The death of infected macrophages causes the release of pro-inflammaroty cytokines that produce these symptoms

31

2-4 days after the initial symptoms of inhalation anthrax, ______ follows, leading to _____ within 24 hours.  What happens because of these late stage events?

Initial symptoms > Massive toxemia (2-4 days later) > Respiratory distress/shock/death (within 24 hours)

 

The release of toxins causes massive pulmonary edema and mediastinal hemorraghe (100% fatal!)

32

How is B. anthracis diagnosed in the lab?

Gram stain of fluid/pus from lesion/blood/sputum

 

Reveals gram positive rods in chains

33

B. anthracis is a gram _____ _____ in the blood and/or CSF

Gram positive rod

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34

T/F: B. anthracis appears as a non-motile, non-hemolytic organism on blood agar.

TRUE

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35

What is the characteristic X-ray finding of anthrax?

Widened mediastinum

36

What are the two treatment options for anthrax?

Cipromycin or Doxycycline

37

_____ is a monoclonal antibody that blocks the binding of B. anthracis Protective Antigen. It prevents/reduces _____

Raxibacumab

 

Prevents/reduces toxemia

38

A patient comes to you presenting with the symptoms of massive toxemia caused by the second stage of inhalation anthrax.  What can you do for this patient?

Administer raxibacumab to reduce toxemia, but at this point most of the damage has been done.  Abx will be ineffective, and the patient has a very high chance of dying. 

 

 

https://www.nlm.nih.gov/medlineplus/ency/article/001325.htm

39

What are the two adehsins expressed by Yersinia pestis?

1) pH 6 adhesin (pilus adhesin, maximally expressed at pH 6)

2) Yersinia adherence (YadA)

40

What are the three Yersinia outer membrane proteins (Yops)?  What are their functions?  How are these potent toxins introduced?

1) YopH: Tyrosine phosphatase activity interferes with intercellular signaling

 

2) YopM: Indirectly affects signaling, preventing platelet release of cytokines

 

3) YopE: Destroys actin monofilaments (cytoskeleton component)

 

All are introduced via Type III secretion (direct injection into target cell cytoplasm)

41

What virulence factor of Y. pestis functions as the "Yops master switch", making it essential for their full expression?

LvrV (V antigen)

42

What Y. pestis virulence factor is an anti-phagocytic *protein* capsule that also activates complement?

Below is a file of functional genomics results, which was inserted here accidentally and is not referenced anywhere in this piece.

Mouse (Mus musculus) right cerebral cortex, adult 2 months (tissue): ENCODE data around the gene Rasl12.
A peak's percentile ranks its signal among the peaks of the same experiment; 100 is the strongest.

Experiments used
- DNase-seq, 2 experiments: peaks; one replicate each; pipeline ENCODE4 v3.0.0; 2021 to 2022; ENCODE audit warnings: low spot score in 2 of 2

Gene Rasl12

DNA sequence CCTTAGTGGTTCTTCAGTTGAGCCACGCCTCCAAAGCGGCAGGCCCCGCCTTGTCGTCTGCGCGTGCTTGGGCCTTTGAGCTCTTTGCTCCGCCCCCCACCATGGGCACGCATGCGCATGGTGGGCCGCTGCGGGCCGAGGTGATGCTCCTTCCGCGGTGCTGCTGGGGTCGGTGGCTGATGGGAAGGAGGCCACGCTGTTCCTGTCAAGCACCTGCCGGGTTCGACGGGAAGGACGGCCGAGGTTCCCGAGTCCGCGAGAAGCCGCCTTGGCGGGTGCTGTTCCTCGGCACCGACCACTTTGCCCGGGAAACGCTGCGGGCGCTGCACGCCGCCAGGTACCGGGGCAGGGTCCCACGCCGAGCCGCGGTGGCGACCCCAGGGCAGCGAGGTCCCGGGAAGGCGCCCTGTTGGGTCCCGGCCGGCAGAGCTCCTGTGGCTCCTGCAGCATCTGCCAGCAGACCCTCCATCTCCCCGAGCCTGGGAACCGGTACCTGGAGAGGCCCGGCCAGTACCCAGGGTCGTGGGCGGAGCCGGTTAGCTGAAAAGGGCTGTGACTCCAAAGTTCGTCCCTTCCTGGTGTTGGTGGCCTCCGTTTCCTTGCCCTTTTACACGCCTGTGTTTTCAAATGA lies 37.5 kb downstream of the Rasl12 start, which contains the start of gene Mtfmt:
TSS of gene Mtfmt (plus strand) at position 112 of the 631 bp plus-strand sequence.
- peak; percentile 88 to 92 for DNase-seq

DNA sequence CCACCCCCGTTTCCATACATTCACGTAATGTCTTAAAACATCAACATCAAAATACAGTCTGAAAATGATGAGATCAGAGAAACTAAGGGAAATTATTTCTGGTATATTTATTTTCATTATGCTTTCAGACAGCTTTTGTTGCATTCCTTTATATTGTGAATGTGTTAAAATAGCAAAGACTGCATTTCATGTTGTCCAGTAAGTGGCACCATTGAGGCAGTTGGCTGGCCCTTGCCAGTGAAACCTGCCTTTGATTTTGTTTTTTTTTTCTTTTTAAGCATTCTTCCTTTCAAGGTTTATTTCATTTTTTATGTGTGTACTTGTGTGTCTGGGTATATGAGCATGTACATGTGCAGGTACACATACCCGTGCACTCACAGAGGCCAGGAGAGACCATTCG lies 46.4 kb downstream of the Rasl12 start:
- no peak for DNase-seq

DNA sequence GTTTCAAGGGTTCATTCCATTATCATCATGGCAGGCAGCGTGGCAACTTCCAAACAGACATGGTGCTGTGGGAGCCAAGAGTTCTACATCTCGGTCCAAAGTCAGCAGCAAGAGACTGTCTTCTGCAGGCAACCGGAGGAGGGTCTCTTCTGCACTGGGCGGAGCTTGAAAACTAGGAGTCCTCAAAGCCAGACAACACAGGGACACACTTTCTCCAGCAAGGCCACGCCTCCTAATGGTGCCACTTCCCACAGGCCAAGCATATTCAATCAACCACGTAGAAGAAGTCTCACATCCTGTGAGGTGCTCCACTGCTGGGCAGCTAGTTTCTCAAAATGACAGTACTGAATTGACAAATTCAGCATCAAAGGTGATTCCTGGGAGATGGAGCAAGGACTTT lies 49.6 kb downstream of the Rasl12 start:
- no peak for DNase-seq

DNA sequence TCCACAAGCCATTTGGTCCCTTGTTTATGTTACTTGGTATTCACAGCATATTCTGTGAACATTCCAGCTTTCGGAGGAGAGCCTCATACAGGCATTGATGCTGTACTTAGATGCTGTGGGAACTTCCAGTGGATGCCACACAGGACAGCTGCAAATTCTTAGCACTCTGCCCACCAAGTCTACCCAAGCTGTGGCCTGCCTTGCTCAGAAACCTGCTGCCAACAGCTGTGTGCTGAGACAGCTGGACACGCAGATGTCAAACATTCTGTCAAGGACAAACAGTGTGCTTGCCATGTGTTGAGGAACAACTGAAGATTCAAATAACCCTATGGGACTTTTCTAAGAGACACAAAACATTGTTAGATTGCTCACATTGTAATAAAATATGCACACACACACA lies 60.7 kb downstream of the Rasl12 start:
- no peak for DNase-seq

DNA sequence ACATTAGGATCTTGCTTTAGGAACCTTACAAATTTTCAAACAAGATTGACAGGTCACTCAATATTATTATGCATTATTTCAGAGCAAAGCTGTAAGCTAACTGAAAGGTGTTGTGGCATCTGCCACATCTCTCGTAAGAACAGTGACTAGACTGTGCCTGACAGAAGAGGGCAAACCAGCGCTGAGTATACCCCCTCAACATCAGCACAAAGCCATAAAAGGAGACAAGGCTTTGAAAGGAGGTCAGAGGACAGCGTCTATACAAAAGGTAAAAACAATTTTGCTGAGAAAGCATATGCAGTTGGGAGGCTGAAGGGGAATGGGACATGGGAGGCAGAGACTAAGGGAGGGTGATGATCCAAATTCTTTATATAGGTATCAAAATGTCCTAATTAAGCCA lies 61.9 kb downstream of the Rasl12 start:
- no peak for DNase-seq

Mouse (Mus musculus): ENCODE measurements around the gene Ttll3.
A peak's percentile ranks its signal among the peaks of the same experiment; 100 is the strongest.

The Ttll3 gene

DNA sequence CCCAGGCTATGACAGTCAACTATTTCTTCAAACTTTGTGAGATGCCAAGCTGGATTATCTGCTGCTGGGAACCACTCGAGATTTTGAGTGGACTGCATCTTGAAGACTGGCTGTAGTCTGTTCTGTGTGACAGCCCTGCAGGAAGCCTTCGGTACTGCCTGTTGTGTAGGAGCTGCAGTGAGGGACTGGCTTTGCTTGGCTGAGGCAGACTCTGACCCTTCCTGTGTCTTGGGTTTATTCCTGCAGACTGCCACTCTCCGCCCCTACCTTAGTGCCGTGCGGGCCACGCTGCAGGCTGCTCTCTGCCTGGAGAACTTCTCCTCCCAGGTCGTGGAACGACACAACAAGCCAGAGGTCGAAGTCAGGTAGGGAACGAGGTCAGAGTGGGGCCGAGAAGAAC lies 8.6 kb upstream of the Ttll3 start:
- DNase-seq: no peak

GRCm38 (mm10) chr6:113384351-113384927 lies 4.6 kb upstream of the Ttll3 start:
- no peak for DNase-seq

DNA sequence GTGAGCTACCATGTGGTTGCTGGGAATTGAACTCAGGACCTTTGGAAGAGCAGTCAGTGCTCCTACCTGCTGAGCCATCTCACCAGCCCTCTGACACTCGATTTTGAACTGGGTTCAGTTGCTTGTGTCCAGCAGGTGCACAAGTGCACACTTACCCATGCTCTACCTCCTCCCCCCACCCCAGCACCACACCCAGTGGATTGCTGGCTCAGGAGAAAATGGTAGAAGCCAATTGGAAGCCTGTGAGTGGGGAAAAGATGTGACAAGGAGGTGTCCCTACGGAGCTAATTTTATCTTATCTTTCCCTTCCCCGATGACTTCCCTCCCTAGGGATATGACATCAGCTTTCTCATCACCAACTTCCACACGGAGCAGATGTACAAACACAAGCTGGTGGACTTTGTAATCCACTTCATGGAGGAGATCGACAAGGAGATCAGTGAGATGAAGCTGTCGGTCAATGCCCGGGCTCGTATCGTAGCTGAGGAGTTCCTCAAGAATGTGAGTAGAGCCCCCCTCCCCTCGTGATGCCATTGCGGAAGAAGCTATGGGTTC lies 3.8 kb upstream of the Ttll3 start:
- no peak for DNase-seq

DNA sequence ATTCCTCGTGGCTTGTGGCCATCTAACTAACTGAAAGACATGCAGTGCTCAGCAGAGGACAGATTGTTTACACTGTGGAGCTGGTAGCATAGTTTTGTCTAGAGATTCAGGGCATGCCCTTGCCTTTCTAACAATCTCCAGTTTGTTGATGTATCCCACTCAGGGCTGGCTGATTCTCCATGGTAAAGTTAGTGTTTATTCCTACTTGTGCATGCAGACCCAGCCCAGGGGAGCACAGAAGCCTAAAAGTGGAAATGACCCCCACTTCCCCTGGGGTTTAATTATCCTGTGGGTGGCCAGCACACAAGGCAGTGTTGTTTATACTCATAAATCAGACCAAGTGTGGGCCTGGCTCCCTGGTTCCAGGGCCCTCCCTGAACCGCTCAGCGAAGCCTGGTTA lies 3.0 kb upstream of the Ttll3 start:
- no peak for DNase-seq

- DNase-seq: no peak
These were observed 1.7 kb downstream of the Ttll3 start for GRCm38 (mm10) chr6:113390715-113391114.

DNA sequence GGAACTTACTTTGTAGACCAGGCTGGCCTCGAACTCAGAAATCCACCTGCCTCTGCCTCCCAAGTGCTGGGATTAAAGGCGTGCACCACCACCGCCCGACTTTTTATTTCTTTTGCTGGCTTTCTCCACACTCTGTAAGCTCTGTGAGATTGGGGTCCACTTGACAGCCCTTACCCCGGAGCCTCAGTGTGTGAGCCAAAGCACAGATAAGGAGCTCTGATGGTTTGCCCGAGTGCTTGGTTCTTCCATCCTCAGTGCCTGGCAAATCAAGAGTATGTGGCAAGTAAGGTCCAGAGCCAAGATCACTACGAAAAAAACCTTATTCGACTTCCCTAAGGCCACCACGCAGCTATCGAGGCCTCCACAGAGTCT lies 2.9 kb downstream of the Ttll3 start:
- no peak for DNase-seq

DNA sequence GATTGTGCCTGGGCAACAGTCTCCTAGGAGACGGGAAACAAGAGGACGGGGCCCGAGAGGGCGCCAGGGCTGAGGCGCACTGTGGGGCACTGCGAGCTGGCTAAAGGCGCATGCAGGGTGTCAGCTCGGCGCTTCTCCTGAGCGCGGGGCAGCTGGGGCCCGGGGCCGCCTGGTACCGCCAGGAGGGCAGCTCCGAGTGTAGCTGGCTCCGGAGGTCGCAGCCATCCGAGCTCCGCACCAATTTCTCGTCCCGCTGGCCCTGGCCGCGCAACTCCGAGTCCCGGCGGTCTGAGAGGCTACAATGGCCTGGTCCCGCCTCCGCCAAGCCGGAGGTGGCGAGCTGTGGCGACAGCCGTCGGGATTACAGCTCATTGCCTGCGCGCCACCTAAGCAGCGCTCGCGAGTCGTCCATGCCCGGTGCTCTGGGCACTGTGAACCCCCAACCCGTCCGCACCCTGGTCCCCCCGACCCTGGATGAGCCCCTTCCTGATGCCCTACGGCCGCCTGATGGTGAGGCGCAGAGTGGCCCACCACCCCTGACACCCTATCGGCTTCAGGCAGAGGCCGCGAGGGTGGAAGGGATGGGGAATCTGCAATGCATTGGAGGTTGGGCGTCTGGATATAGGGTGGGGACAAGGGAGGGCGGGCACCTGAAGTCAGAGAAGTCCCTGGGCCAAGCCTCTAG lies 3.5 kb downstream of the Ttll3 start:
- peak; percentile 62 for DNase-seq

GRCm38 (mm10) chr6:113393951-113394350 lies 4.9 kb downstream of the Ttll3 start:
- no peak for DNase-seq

Fraction 1 (Fra. 1)

43

What virulence factor of Y. pestis degrades C3b and C5a, Yops, and fibrin clots?  What do these functions accomplish?

Plasminogen activator

 

Degradation of Yops prevents immune system notice of the organism

 

Dissolution of fibrin clots makes it a spreading factor (its main function)

44

What disease caused by Y. pestis 1) has person to person transmission and is still survivable.  Which one 2) is trasmitted person to person via the respiratory route, and is the "best" form to cause disease?

1) Bubonic plague

 

2) Pneumonic plague

45

Where does Y. pestis replicate?

Draining lymph nodes (access via lymphatic spread after flea bite)

46

A _____ is an inflamed/enlarged lymph node that has become hemorraghic from replication/infection by Y. pestis.

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Bubo

47

How does Y. pestis appear on staining of blood, sputum, or aspirates from buboes?

Gram negative rods w/ bipolar staining (safety pins)

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48

How does Y. pestis appear on blood agar?  Hint: it's a buzzword.

"Beaten copper"

49

What are the two treatment options for Y. pestis?

1) Streptomycin

 

2) Tetracycline

50

What organism causes Rabbit Fever?

Francisella tularensis

51

What are the four ways humans can acquire Rabbit Fever (F. tularensis)?

1) Handling skin/carcass of infected animals (rodents, beavers, etc.; carnivores who eat rodents, beavers etc.)

2) Insect vectors (ticks)

3) Animal bites

4) Inhalation causing pneumonia

52

T/F F. tularensis is a minimally invasive species

FALSE

F. tularensis is VERY invasive

53

What tissues can F. tularensis infect?

Anything with a mucous membrane  (Ulceroglandular, Glandular, Oculoglandular, Oropharyngeal infxns)

 

F. tularensis may become systemic (30-60% mortality) or pneumonic

54

T/F F. tularensis can't be cultured in the lab

TRUE 

 

Too dangerous for culture

55

How does F. tularensis appear on gram stain?

Gram negative rod

56

What are the two treatment options for Rabbit Fever (F. tularensis)?

1) Streptomycin

 

2) Gentamicin

57

F. tularensis, when transmitted by a tick/animal bite, causes a ______

Painful ulcer